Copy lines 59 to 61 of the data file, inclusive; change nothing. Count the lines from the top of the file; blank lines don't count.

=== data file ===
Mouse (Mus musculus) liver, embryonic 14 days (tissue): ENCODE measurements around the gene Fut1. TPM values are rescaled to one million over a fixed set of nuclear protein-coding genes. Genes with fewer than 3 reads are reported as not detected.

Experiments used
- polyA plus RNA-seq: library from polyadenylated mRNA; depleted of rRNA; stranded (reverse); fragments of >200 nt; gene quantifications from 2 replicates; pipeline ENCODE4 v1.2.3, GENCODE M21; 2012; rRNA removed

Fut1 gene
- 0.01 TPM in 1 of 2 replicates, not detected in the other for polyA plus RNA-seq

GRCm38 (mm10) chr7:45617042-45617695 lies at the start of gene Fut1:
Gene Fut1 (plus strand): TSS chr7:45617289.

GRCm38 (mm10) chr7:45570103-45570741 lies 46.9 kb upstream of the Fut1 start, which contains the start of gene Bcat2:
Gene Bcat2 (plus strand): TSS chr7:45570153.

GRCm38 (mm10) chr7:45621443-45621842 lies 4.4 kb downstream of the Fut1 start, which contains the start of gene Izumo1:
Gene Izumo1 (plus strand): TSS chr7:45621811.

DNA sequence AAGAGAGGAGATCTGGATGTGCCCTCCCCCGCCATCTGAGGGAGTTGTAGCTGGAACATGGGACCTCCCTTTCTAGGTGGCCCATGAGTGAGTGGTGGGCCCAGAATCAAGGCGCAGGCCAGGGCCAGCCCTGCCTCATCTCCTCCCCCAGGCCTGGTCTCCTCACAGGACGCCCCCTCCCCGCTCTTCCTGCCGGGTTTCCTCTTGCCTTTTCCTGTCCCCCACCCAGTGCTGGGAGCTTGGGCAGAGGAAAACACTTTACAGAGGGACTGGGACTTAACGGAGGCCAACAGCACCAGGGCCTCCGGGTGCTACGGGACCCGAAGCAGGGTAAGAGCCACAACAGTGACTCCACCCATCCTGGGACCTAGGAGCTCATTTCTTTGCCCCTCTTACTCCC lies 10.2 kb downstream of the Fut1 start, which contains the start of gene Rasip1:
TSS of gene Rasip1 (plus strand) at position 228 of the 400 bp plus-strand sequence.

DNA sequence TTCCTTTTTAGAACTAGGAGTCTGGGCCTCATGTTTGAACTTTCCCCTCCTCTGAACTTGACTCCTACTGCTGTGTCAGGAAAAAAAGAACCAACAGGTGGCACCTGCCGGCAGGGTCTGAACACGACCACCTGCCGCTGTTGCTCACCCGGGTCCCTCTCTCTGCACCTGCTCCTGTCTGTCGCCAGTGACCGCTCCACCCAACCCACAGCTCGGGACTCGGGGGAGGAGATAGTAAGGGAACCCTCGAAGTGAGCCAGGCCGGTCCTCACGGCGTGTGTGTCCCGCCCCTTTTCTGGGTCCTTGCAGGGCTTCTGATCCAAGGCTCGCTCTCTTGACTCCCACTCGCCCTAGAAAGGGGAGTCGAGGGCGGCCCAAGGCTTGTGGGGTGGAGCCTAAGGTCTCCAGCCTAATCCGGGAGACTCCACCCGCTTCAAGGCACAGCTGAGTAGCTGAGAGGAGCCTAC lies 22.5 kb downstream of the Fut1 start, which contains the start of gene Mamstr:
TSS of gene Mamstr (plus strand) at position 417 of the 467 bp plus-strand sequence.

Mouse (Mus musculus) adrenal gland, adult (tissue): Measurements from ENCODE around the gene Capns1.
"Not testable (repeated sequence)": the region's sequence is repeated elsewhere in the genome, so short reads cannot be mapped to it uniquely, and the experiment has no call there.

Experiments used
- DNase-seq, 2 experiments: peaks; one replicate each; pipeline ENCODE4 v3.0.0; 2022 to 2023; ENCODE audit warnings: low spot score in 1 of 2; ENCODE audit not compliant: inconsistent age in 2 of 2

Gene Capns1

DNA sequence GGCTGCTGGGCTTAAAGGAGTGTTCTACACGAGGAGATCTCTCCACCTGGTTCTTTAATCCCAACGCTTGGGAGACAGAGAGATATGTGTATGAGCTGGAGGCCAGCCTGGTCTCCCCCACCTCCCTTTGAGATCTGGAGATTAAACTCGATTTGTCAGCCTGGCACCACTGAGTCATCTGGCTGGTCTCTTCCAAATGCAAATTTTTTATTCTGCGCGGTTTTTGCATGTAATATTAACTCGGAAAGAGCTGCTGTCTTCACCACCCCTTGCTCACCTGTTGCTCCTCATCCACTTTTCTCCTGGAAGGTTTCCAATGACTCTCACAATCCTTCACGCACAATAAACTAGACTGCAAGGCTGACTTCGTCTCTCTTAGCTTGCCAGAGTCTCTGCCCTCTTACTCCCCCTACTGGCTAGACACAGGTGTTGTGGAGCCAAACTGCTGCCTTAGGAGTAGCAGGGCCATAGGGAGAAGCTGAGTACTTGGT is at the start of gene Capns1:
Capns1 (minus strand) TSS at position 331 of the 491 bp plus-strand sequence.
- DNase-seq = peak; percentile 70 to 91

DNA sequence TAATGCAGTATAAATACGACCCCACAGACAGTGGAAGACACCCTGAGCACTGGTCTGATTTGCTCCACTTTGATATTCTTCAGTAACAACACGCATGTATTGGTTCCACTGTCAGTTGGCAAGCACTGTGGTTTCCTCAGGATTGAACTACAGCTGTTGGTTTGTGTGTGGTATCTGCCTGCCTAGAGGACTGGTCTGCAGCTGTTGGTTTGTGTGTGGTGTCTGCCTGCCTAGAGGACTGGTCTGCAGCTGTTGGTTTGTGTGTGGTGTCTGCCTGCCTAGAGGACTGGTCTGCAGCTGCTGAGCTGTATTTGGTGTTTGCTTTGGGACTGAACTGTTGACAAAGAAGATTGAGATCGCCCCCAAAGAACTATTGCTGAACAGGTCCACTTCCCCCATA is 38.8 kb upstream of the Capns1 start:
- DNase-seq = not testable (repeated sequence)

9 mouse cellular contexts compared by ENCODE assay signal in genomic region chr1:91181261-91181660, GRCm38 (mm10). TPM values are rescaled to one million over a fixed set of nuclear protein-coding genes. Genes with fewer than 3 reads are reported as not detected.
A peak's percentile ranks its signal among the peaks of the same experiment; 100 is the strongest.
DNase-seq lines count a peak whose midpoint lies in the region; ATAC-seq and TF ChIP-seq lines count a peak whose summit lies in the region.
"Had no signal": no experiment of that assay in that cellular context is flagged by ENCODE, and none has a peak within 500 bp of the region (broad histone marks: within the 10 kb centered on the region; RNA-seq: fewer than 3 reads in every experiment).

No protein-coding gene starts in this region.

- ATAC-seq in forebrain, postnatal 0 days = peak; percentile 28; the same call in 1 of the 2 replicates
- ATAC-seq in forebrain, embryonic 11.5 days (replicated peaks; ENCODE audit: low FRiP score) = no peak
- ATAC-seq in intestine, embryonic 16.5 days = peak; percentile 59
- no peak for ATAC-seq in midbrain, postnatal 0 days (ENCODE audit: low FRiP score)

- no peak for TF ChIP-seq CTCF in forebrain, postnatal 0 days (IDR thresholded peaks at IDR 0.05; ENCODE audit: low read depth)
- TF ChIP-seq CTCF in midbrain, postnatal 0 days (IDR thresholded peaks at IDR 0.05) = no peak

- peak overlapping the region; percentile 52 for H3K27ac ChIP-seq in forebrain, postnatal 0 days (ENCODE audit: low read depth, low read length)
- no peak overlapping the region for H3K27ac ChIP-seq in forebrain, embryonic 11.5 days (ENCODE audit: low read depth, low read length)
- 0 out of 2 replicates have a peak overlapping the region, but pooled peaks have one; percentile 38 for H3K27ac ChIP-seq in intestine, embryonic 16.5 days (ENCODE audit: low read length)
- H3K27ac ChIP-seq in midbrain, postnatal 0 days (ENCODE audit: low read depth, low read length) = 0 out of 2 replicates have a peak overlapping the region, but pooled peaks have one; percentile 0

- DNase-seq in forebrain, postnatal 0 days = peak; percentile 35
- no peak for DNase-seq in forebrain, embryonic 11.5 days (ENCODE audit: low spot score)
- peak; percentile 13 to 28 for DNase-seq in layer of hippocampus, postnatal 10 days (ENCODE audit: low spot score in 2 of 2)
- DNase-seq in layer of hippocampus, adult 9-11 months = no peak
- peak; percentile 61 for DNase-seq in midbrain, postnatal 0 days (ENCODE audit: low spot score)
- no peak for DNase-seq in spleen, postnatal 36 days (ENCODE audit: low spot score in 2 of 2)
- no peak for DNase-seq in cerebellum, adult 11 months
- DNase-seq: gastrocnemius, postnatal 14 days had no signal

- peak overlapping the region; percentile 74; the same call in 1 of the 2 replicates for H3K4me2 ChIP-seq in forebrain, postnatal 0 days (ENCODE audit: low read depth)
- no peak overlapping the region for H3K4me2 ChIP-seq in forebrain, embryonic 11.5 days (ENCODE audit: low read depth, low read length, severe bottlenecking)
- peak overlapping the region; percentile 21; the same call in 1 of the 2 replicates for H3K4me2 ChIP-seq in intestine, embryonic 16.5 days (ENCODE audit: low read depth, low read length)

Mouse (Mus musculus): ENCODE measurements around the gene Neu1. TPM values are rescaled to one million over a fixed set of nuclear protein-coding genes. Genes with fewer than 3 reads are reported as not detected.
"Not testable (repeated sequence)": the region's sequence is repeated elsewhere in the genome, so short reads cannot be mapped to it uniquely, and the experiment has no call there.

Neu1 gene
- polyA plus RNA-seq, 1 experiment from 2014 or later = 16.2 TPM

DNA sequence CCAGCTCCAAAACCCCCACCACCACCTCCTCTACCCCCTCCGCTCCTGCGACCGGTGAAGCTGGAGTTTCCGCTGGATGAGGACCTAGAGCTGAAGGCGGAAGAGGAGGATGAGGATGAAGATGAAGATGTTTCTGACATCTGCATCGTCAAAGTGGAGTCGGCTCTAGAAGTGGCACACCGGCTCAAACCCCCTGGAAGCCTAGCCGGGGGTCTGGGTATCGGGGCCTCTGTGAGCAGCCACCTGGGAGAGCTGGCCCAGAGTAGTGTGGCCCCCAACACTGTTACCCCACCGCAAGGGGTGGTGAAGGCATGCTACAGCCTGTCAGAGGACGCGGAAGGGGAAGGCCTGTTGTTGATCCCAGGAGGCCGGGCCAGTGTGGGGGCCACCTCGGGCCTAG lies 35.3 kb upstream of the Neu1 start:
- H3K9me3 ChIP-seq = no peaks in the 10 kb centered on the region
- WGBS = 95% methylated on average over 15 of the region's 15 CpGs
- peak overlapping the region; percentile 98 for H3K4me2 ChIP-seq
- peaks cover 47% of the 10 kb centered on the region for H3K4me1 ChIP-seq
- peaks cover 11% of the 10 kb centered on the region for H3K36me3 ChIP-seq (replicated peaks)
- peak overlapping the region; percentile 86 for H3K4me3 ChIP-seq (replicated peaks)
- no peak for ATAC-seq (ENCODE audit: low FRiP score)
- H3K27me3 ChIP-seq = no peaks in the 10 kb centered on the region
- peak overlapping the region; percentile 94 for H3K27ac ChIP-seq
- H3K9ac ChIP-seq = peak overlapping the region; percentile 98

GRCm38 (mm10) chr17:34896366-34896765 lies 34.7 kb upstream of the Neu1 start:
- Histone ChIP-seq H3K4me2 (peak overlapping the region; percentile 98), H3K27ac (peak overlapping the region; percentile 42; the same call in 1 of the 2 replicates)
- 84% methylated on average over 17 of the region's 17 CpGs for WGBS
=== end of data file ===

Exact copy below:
- peak overlapping the region; percentile 98 for H3K4me2 ChIP-seq
- peaks cover 47% of the 10 kb centered on the region for H3K4me1 ChIP-seq
- peaks cover 11% of the 10 kb centered on the region for H3K36me3 ChIP-seq (replicated peaks)